If you've searched online for private medical insurance that covers bronchitis then you are probably for looking for established UK based health insurance providers that can cover bronchitis.
Our advice when looking for private medical insurance that covers bronchitis is to speak to a health insurance broker. Health insurance is very complex and if you want absolute certainty that bronchitis is covered by your policy you should consult with a medical insurance broker who can explain which providers will cover this medical condition and which will exclude it.
There are many advantages to using a insurance broker but the largest by far is that you're using their industry experience at no cost. They are paid by the insurer (Aviva or Bupa etc) rather than you so it costs you no extra to use their services.
- Do you reside in many different postcodes? Some will give you a lower policy premium than offers. A insurance broker will be able to advise whats best.
- Do you have a hobby that may invalidate your insurance claim? A broker will know this vital information.
- If you are a couple and one of you has claimed on your policy this year would it be cheaper to separate you both onto two different policies?
- You've developed a certain medical condition and want to know which insurer offers the biggest amount of cover for it. A broker will know this instantly saving you so much time and effort.
You can call around every health insurance provider you can find and ask if they cover bronchitis, however this will be a very time consuming process. Each insurer will ask for your medical history because its not normally a simple yes or not if a medical condition is covered or not.
Its much quicker to speak to one health insurance broker which will know which policy providers on the market cover bronchitis and under what terms they do or don't cover it.
Bronchitis is an infection of the main airways of the lungs (bronchi), causing them to become irritated and inflamed.
The main symptom is a cough, which may bring up yellow-grey mucus (phlegm). Bronchitis may also cause a sore throat and wheezing.
Read more about the symptoms of bronchitis.
Most cases of bronchitis can be treated easily at home with rest, non-steroidal anti-inflammatory drugs (NSAIDs) and plenty of fluids.
You only need to see your GP if your symptoms are severe or unusual – for example, if:
Your GP may need to rule out other lung infections, such as pneumonia, which has symptoms similar to those of bronchitis. If your GP thinks you may have pneumonia, you will probably need a chest X-ray, and a sample of mucus may be taken for testing.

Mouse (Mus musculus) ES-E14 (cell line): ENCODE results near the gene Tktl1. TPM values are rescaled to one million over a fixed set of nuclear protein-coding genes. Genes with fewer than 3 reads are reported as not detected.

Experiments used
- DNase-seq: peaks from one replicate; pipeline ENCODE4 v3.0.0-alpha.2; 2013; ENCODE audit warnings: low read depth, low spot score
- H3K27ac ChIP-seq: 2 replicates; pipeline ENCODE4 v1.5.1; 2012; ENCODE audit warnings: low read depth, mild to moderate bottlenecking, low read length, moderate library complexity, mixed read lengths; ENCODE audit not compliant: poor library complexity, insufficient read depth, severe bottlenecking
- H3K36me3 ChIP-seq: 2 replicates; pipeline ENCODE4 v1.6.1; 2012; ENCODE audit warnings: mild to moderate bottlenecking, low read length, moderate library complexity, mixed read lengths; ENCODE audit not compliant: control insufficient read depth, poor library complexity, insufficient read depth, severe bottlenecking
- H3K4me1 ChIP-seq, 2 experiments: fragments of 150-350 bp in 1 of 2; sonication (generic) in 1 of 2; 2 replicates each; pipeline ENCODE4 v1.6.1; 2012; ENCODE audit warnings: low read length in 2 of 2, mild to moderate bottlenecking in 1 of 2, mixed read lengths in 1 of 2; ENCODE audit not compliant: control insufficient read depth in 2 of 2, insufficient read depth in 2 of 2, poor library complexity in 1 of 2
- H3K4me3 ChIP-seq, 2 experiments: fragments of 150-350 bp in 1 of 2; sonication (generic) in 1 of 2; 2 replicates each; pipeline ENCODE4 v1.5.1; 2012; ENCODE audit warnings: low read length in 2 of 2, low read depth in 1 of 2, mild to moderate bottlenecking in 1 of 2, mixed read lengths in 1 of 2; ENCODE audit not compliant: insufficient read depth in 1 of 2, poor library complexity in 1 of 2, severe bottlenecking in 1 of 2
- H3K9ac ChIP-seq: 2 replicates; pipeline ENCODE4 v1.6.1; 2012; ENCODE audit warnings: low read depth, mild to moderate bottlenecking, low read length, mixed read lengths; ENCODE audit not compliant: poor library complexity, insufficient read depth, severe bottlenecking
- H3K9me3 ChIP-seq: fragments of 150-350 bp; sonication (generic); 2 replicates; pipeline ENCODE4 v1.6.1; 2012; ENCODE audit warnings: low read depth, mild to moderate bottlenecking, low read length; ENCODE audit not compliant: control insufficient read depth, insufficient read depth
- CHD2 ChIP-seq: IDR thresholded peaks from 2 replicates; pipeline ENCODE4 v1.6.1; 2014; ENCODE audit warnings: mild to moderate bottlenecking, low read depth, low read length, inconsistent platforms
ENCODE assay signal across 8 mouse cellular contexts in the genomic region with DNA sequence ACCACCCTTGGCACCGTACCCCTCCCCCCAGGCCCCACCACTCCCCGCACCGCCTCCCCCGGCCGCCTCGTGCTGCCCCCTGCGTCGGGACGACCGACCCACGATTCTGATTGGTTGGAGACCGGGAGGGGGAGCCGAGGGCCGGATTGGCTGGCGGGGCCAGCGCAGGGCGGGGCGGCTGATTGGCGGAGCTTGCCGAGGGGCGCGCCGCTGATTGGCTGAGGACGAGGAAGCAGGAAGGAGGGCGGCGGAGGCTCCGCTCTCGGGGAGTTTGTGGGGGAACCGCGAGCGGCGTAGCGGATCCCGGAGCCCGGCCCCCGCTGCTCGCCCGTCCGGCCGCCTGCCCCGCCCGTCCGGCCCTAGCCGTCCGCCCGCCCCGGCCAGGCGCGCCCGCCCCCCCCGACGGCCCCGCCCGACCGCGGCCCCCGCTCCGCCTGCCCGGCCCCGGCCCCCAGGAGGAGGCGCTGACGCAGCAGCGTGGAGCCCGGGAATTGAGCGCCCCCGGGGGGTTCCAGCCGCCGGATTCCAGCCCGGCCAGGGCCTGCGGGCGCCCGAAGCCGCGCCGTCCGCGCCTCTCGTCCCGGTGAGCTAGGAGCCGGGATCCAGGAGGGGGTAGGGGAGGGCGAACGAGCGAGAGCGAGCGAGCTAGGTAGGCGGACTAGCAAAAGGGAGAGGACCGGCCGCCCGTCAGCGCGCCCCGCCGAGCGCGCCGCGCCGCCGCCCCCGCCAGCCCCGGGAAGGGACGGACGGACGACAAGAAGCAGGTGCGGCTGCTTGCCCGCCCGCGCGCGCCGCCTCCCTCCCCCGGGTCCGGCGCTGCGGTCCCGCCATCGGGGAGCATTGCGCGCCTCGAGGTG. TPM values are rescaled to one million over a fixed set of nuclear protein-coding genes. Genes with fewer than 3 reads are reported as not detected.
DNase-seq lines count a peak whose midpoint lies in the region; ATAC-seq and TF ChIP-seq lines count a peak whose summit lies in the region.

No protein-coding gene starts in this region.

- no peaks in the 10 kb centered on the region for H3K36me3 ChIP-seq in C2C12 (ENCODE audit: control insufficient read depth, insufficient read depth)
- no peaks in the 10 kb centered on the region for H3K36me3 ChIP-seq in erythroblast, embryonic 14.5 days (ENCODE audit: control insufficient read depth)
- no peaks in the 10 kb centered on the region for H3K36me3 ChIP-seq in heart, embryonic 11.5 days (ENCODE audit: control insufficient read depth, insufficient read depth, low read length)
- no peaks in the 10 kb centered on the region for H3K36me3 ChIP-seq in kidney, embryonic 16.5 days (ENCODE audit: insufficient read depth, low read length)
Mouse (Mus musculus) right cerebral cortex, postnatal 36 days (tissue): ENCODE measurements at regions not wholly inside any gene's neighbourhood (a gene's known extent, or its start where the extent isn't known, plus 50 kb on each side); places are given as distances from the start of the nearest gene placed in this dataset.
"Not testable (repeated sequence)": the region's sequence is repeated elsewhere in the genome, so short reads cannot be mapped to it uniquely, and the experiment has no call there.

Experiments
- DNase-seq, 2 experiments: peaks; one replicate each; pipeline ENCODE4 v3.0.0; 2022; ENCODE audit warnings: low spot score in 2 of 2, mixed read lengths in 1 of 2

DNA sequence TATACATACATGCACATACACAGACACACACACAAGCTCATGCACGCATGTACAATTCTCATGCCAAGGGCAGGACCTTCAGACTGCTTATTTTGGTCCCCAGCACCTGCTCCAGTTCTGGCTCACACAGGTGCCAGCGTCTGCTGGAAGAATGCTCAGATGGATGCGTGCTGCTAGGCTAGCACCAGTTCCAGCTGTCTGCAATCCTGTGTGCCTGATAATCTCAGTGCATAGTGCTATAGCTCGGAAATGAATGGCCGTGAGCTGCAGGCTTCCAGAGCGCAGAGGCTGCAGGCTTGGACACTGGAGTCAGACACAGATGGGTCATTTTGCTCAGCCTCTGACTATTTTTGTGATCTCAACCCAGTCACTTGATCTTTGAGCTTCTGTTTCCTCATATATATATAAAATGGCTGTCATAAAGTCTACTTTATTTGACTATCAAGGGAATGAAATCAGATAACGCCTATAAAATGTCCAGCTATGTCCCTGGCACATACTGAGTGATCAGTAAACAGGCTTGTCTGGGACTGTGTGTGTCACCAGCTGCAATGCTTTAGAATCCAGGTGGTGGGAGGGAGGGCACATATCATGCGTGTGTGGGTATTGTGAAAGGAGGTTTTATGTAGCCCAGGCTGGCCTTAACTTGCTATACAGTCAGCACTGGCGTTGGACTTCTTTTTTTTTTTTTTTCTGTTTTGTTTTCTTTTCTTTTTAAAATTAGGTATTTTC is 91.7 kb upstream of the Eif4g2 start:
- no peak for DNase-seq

If your GP thinks you might have an undiagnosed underlying condition, they may also suggest a pulmonary function test. You will be asked to take a deep breath and blow into a device called a spirometer, which measures the volume of air in your lungs. Decreased lung capacity can indicate an underlying health problem.
In most cases, bronchitis will clear up by itself within a few weeks without the need for treatment. This type of bronchitis is known as "acute bronchitis". While you are waiting for it to pass, you should drink lots of fluid and get plenty of rest.
In some cases, the symptoms of bronchitis can last much longer. If symptoms last for at least three months, it is known as "chronic bronchitis". There is no cure for chronic bronchitis, but there are several medications to help relieve symptoms. It is also important to avoid smoking and smoky environments, as this can make your symptoms worse.
Read more about treating bronchitis.
The bronchi are the main airways in your lungs, which branch off on either side of your windpipe (trachea). They lead to smaller and smaller airways inside your lungs, known as bronchioles.
The walls of the bronchi produce mucus to trap dust and other particles that could otherwise cause irritation.
Most cases of acute bronchitis develop when an infection causes the bronchi to become irritated and inflamed, which causes them to produce more mucus than usual. Your body tries to shift this extra mucus through coughing.
Smoking is the most common cause of chronic bronchitis. Over time, tobacco smoke can cause permanent damage to the bronchi, causing them to become inflamed.
Read more about the causes of bronchitis.